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Duke engineer: No evidence exists linking company to contamination

In a presentation to the Salisbury Rotary Club on Tuesday, a Duke Energy representative used levels of chemicals already present in soil as evidence that the company can’t be linked to unsafe water wells near Buck Steam Station.

Duke Energy Engineer Sean Deneale spoke during the club’s weekly meeting and said vanadium — the chemical most frequently cited on recently delivered test results — was already present in the soil near Buck Steam Station. Deneale showed two maps from the U.S. Geological Survey showing a streak of increasing vanadium levels across the Piedmont. Deneale’s statements largely echo Duke’s claim since wells near Buck Steam Station were first declared unsafe for consumption in April.

So far, 32 of 34 wells near Buck Steam Station have been declared unsafe. More wells have been tested, but results from the state haven’t been returned. Wells declared unsafe showed levels of vanadium above the state’s recommended level, but no federal level exists. Vanadium is a type of metal that’s naturally occurring and present in coal ash. At certain levels, vanadium is considered toxic by the Occupational Safety and Health Administration.

Deneale’s first map was of the entire United States. It showed a circular dot of increased vanadium concentration over North Carolina. The second map isolated North Carolina and showed a streak of vanadium across an areas starting in Charlotte, crossing Winston-Salem and Greensboro and ending near the Virginia border.

If the levels already present in soil were a result of coal ash pits across North Carolina, Deneale said increased levels of vanadium would also be present at Duke’s Asheville plant and Sutton Plant in Wilmington. Neither of the maps presented by Deneale showed a significant, concentrated area of vanadium near Asheville or Wilmington.

Chromium, also an element shown in test results declaring water unsafe, was also present in increased levels across the Piedmont in the maps presented by Deneale.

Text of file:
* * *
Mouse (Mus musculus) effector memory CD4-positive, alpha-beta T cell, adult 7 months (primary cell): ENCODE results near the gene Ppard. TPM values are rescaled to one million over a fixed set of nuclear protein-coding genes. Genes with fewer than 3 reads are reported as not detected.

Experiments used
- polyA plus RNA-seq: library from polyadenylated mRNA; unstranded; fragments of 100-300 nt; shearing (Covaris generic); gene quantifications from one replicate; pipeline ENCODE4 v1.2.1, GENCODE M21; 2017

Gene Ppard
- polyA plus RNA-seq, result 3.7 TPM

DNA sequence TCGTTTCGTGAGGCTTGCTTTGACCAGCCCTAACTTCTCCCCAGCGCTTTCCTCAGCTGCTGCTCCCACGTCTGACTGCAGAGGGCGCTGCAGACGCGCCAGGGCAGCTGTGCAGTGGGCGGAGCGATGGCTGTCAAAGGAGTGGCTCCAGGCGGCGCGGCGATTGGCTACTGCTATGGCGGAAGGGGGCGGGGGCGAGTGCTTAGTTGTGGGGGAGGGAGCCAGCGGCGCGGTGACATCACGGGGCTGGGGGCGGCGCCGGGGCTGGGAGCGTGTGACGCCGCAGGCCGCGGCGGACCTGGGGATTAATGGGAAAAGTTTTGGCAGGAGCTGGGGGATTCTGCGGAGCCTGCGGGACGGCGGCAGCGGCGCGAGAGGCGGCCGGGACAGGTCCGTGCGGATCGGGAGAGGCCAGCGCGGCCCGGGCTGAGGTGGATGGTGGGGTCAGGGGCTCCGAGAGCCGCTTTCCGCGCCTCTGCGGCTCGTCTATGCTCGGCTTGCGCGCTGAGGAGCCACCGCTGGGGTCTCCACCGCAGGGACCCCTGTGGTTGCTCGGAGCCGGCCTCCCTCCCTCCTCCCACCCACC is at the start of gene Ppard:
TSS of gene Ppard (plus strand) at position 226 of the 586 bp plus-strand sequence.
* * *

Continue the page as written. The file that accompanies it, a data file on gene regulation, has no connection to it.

Deneale likened all groundwater to water passing through coffee grounds.

“When you grind it up and add water to it, the coffee that is produced is really a reflection or a fingerprint of the coffee bean,” he said. “It’s the same kind of thing when you’re talking about groundwater. It’s surrounded by all kinds of different soil.”

Similar to claims by previous Duke representatives, Deneale said boron and sulfate would be indicators if coal ash contaminants were truly leaching from Buck Steam Station’s coal ash ponds.

He said coal ash and soil are different in many ways, but similar in a select few. Boron and sulfate, for example, are chemicals that are frequently cited by scientists as an element that would be present if Buck’s operations were contributing to the unsafe water wells.

“Those are good trace elements because they do occur naturally, but generally much higher in coal ash for instance than soil,” Deneale said. “It’s also very soluble, meaning that it dissolves easily in water.”

Duke Energy has repeatedly denied responsibility for the unsafe wells, but provided water to families surrounding its Buck Steam Station. Deneale said the water would continue until the company completes a groundwater assessment on its buck Steam Station site.

“We’ve not had to collect or analyze for hexavalent chromium or vanadium before, and, without data on our site, we can’t definitively show that it’s not coming from us,” he said.

One point repeatedly mentioned by Deneale was that the test results for water wells near Buck Steam Station meet federal standards, but exceed some state standards. In some cases state standards are more stringent. However, no federal standard for vanadium exists.

Contact reporter Josh Bergeron at 704-797-4246.

 

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